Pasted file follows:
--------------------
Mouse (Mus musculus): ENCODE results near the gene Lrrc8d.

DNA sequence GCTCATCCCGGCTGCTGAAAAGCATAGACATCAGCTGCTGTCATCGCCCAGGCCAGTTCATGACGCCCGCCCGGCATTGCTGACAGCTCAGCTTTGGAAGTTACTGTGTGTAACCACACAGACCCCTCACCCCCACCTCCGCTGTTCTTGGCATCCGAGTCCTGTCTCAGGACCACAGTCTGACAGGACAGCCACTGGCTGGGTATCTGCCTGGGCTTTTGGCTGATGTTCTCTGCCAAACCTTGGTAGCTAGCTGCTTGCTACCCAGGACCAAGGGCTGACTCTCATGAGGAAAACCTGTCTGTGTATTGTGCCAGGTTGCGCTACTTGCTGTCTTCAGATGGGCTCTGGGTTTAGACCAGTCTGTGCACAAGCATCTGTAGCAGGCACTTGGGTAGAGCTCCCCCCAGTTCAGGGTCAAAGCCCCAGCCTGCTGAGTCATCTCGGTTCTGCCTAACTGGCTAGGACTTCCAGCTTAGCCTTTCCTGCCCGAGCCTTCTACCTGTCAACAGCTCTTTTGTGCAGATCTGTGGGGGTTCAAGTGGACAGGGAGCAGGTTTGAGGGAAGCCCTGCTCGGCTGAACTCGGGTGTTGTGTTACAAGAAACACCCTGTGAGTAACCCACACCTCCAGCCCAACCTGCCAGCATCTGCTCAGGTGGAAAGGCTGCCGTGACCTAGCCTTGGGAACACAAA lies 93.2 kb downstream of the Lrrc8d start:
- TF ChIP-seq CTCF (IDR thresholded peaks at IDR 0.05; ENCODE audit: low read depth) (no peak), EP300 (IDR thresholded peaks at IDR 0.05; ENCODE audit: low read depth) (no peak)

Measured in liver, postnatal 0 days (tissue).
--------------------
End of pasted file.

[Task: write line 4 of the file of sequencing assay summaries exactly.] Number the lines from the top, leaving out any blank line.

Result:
Measured in liver, postnatal 0 days (tissue).